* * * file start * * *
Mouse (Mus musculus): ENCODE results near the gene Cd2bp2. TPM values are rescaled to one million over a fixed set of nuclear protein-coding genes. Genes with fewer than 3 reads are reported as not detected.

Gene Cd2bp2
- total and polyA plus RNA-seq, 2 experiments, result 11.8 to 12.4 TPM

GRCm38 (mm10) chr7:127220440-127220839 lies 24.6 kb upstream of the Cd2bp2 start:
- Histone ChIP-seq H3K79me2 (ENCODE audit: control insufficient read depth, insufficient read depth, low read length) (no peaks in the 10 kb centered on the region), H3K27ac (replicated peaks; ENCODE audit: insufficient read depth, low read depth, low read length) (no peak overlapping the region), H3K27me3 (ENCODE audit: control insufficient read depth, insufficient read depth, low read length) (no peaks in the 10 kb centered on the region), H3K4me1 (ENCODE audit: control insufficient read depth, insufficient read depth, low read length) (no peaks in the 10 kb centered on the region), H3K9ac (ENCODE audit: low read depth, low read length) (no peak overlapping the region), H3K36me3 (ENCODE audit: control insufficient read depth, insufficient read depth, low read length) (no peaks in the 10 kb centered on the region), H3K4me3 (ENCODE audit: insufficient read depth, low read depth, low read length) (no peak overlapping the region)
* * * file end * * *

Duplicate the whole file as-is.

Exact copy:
Mouse (Mus musculus): ENCODE results near the gene Cd2bp2. TPM values are rescaled to one million over a fixed set of nuclear protein-coding genes. Genes with fewer than 3 reads are reported as not detected.

Gene Cd2bp2
- total and polyA plus RNA-seq, 2 experiments, result 11.8 to 12.4 TPM

GRCm38 (mm10) chr7:127220440-127220839 lies 24.6 kb upstream of the Cd2bp2 start:
- Histone ChIP-seq H3K79me2 (ENCODE audit: control insufficient read depth, insufficient read depth, low read length) (no peaks in the 10 kb centered on the region), H3K27ac (replicated peaks; ENCODE audit: insufficient read depth, low read depth, low read length) (no peak overlapping the region), H3K27me3 (ENCODE audit: control insufficient read depth, insufficient read depth, low read length) (no peaks in the 10 kb centered on the region), H3K4me1 (ENCODE audit: control insufficient read depth, insufficient read depth, low read length) (no peaks in the 10 kb centered on the region), H3K9ac (ENCODE audit: low read depth, low read length) (no peak overlapping the region), H3K36me3 (ENCODE audit: control insufficient read depth, insufficient read depth, low read length) (no peaks in the 10 kb centered on the region), H3K4me3 (ENCODE audit: insufficient read depth, low read depth, low read length) (no peak overlapping the region)